Good recent historical grammar of Sanskrit, preferably in English?

Burrow’s The Sanskrit language (1955) is still very good (though pre-laryngealist). There is also an English translation of Mayrhofer’s Sanskrit-Grammatik, which is short but also very good.
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  • 22.6k
6 votes

Is there a better series of sentences for observing features of a language?

You're essentially describing the field-worker's script. In reality, such a list is an ever-growing project constructed on the basis of previous results (when e.g. you discover that you can't use the -...
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  • 66.6k
6 votes

*h₁éḱwos > ἵππος, (Aeolian) ἴκκος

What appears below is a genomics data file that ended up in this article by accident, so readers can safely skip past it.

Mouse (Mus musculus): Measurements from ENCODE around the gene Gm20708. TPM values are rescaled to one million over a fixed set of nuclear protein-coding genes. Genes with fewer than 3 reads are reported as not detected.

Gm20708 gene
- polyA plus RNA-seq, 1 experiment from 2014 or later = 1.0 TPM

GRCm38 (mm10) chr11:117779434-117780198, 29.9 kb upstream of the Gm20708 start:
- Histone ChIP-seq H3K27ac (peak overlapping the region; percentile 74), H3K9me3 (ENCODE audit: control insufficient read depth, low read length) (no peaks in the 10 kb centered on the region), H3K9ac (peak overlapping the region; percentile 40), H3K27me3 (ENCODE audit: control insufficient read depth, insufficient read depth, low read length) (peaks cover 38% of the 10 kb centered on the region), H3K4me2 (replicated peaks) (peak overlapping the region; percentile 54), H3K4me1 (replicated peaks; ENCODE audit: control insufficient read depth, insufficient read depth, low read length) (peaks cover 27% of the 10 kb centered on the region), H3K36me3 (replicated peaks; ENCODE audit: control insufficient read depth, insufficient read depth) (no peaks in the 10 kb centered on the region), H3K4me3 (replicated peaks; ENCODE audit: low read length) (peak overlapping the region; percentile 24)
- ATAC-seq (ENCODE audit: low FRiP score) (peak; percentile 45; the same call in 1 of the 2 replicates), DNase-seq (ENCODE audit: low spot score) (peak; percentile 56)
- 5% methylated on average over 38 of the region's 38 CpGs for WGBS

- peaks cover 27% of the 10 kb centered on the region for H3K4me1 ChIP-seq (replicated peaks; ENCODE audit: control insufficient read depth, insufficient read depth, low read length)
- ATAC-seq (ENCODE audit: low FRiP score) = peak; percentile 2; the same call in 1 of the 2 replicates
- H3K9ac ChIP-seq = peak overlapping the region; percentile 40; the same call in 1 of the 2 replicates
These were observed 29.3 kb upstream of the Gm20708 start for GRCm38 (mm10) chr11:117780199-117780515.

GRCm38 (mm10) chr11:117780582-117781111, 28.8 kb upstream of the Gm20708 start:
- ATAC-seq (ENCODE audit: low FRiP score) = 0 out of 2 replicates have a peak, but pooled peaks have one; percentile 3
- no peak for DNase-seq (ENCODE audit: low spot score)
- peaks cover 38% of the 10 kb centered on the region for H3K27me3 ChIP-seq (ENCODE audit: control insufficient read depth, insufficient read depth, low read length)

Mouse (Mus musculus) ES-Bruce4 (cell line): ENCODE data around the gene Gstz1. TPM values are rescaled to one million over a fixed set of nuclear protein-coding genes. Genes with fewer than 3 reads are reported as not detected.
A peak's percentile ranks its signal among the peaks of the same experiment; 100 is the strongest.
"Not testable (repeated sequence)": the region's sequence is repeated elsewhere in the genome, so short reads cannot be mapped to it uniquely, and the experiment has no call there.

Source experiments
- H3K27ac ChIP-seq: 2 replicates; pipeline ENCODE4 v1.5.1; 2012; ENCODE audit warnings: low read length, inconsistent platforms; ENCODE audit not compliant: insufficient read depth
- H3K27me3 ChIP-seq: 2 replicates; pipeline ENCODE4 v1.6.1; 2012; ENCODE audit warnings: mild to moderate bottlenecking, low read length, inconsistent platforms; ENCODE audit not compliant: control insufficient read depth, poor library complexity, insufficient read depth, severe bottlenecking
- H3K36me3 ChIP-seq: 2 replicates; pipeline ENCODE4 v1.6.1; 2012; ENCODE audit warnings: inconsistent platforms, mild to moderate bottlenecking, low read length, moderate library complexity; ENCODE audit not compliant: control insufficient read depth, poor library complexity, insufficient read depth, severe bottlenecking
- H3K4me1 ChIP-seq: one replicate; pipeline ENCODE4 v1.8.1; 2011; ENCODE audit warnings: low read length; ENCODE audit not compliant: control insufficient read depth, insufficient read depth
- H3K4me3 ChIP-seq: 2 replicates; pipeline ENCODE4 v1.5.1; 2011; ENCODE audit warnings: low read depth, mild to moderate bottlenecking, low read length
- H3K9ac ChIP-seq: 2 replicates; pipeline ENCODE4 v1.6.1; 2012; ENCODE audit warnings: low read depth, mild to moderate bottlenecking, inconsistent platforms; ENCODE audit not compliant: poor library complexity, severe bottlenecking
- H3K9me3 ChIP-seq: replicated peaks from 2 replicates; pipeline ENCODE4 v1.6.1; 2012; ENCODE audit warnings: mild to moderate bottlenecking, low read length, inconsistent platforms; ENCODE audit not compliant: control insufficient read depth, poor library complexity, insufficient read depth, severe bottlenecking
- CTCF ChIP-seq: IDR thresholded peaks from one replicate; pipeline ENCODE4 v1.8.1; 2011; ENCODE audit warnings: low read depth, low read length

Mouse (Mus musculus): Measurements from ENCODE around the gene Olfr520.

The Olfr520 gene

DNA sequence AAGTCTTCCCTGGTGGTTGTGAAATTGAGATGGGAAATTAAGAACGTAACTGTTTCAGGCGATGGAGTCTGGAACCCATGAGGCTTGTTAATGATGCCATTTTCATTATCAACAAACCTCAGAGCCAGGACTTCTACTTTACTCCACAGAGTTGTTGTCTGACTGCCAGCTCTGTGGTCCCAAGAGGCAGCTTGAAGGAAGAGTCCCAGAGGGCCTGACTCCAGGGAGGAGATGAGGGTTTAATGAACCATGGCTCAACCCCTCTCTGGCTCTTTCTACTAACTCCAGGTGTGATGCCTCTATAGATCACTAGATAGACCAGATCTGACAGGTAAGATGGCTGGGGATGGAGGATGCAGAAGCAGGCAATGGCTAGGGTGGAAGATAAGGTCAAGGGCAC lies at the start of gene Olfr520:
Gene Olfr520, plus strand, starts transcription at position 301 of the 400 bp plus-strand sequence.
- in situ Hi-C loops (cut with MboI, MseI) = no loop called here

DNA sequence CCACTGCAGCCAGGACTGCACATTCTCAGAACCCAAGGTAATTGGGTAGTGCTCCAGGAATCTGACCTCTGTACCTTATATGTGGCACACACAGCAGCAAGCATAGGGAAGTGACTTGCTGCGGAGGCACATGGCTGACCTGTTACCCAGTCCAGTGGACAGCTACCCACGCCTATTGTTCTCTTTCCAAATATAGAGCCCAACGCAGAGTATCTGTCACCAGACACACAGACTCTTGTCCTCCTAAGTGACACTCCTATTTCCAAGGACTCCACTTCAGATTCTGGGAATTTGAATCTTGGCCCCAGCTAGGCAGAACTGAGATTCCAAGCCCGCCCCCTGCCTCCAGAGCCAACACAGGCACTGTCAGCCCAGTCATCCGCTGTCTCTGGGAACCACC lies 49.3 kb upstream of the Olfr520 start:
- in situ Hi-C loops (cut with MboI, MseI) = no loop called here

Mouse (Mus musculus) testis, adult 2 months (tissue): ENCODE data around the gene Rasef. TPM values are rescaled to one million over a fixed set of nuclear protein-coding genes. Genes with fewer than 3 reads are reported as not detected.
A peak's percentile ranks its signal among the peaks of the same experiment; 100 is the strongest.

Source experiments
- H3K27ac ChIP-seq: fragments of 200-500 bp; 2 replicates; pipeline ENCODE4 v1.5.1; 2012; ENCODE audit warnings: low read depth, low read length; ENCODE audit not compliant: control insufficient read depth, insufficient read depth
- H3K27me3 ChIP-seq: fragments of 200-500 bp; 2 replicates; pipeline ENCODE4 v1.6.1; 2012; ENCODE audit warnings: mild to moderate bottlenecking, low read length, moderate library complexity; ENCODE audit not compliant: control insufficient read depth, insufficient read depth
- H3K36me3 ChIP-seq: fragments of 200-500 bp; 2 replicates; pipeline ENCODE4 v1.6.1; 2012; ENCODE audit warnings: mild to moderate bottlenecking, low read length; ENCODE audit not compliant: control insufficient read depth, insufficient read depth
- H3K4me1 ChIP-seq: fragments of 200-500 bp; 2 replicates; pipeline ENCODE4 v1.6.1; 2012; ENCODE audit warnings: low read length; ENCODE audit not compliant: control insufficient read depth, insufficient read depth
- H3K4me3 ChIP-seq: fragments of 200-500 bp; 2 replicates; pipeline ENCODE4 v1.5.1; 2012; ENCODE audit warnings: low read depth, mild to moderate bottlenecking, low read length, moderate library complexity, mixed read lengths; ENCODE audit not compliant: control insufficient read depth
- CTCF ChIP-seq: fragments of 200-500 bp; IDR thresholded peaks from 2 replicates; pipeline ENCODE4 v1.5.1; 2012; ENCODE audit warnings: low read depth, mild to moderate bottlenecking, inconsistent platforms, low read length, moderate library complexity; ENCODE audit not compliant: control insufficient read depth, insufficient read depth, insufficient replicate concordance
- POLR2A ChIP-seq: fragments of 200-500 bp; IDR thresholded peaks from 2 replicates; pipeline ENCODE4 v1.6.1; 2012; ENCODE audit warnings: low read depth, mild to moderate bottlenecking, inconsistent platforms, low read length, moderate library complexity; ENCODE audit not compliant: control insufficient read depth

Except from Etymologicon Mega (472.12 ίκκος, σημαίνει τον ίππον) it appears in an inscrition from Kalindoia, Mygdonia, Chalkidike SEG 36:626 as a part of the personal name Ἰκκότας (instead of Ἰππότας)....
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  • 2,544
6 votes

Books on historical writing systems

If you can read German, I strongly recommend Hans Jensen, Die Schrift in Vergangenheit und Gegenwart, VEB Deutscher Verlag der Wissenschaften 1969. It is not the most recent book available but it has ...
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5 votes

Articles and books on aspects

Specifically on aspect, Comrie's 1987 Aspect, 3rd printing, in the Cambridge Textbooks in Linguistics series. To fit aspect into the framework of the rest of linguistic semantics, Frawley's 1992 ...